Don’t Be So Typical

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When I was young, there was a girl in my local church that I looked up to. In fact, I often considered her my mentor for my early faith growth. I was in my elementary years, and she was a teenager in high school. Unlike most teens her age, she didn’t seem mind me hanging around her and we ended up becoming close friends. We went to movies, theme parks, and regular parks where we just hung out and would sometimes talk about church topics. I thought she was super cool – not your typical church going girl. She was a tomboy, had piercings, etc. She helped me understand what it really meant to love others, regardless of age, race, sexual identity, etc.

During this period of my life, she decided to open up to her family and the church family and made it known that she was a homosexual. Honestly, I’m not certain of the events that occurred after that moment. However, I knew she got hurt emotionally to the point where she left the church that we both attended.¬† The fact that she was hurt to the point that she had to leave upset me on many levels. Not only did I lose a close friend, but I lost my mentor.

**For context purposes – this was in the early 2000s when more people were starting to come out and The Church was trying to figure out the best way to talk about it more openly, and I’m under the assumption that my home church did not handle to situation in the best way they could have**

I think there was hope that someone would step up to mentor me or attempt to bond with me in a similar way afterwards. Unfortunately that took several years – about around the time I hit middle school.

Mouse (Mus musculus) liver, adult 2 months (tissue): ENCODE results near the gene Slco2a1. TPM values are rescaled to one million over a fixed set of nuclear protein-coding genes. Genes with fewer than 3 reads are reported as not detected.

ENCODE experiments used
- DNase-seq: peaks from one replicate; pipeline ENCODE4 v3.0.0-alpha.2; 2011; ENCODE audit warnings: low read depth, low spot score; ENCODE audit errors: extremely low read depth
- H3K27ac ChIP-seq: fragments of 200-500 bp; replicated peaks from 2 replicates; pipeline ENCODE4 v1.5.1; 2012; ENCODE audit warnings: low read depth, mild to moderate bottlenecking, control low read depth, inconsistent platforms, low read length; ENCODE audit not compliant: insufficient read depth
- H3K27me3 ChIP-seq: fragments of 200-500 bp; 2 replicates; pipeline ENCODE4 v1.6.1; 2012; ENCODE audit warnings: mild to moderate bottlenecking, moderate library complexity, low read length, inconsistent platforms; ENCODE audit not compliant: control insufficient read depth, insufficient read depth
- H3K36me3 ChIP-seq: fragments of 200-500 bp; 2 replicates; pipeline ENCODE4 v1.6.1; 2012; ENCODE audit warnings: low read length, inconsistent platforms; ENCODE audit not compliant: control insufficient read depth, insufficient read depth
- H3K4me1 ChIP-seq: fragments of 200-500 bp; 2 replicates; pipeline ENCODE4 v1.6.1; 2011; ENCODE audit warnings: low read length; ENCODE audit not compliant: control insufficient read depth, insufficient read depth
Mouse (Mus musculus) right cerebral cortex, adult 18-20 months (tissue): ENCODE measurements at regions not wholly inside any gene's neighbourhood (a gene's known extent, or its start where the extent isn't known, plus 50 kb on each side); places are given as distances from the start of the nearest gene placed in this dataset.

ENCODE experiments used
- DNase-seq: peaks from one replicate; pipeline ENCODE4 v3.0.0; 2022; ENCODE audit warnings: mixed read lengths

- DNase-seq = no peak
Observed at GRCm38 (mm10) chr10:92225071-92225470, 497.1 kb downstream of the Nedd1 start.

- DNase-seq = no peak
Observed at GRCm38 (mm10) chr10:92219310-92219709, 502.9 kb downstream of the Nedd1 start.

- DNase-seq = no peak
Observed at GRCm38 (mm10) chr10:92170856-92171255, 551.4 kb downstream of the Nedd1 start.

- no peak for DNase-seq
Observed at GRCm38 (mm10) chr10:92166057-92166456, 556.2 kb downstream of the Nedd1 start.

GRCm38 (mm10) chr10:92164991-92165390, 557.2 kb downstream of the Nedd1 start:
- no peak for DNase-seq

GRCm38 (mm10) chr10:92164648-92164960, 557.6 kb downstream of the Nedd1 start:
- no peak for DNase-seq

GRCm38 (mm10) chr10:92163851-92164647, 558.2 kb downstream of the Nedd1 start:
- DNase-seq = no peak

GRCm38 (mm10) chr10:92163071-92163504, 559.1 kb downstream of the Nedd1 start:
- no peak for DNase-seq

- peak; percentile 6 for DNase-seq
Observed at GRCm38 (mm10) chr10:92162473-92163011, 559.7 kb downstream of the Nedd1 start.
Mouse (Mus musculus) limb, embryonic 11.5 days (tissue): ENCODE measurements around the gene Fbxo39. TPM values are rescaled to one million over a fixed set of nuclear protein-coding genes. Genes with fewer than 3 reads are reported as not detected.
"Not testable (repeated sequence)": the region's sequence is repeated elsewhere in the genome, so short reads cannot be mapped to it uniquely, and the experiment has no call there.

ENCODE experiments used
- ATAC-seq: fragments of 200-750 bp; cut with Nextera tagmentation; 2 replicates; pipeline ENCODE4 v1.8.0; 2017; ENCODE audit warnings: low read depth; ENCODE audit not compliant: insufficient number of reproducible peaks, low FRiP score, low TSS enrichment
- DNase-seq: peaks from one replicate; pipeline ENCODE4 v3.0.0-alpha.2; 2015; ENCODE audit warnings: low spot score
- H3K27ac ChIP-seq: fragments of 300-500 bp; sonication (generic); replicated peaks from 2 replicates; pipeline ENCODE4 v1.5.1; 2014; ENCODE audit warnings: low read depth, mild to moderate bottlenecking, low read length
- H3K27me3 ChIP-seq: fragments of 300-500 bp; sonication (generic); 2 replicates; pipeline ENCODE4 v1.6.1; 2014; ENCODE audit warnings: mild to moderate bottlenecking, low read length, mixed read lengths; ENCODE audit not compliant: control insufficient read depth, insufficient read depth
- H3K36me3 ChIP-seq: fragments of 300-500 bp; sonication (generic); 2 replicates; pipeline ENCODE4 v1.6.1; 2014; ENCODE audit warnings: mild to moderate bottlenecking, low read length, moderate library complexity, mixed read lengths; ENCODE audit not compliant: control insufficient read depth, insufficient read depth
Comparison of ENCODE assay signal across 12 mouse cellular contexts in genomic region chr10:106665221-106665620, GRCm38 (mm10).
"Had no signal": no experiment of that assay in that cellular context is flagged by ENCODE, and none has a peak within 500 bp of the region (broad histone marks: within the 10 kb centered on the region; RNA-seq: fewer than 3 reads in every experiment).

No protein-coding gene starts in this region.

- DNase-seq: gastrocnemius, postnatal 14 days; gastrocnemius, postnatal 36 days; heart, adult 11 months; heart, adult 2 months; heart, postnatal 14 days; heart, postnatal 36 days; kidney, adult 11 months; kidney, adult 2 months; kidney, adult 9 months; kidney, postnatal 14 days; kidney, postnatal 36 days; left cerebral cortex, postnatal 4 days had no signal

We got a new Youth Pastor around that time and to this day, he is one of the chillest dudes I know. He was not a typical¬†church goer either. Not only was he very chill, but he was great at discussing the abstract concepts of the Bible that most people don’t like to or know how to discuss; and he also illustrates just about everything – his sermons, what he reads, what he listens to, and what he’s thinking. It is legit cool. He helped me understand how fascinating it is to read the Bible on a deeper level and helped me to know that it was okay to have ideas or questions that may be different from what is considered the normal faith view.

I’m sure at this point you’re wondering what I mean by typical. When I use this term, I’m referencing those who follow the typical faith schedule:

  • Go to church every Sunday
    • This includes immediately going in, saying a few hellos but generally just going to your pew to have your worship time, listen to the sermon, then go home to watch the football game.
  • Read Your Bible
    • Really just reading Mathew, Mark, Luke, and John which all have the same story from different perspectives.
  • Praying
    • Saying the same prayer every day or just asking the Lord to provide you with what you think you need (but you really just want).

I’m not saying these things are necessarily bad. I think some folks need this kind of faith schedule to a certain degree in order to keep their faith intact (but that’s a whole other blog). I tend to refer to these kinds of folks as the sheep because they are the people that need to kept reigned in by whoever takes on the role of the shepherd.

Now the shepherds, or the non-typicals, go beyond this criteria. They reach out, check on people and get deeper into the faith. The non-typicals, or shepherds, have a tendency to be intimidating to the sheep at first because they’re different; they don’t match what they’re used to; but the non-typicals are so necessary for change to happen. I guarantee you that I would not be where I am in my faith today had it not been for two people I had talked about earlier.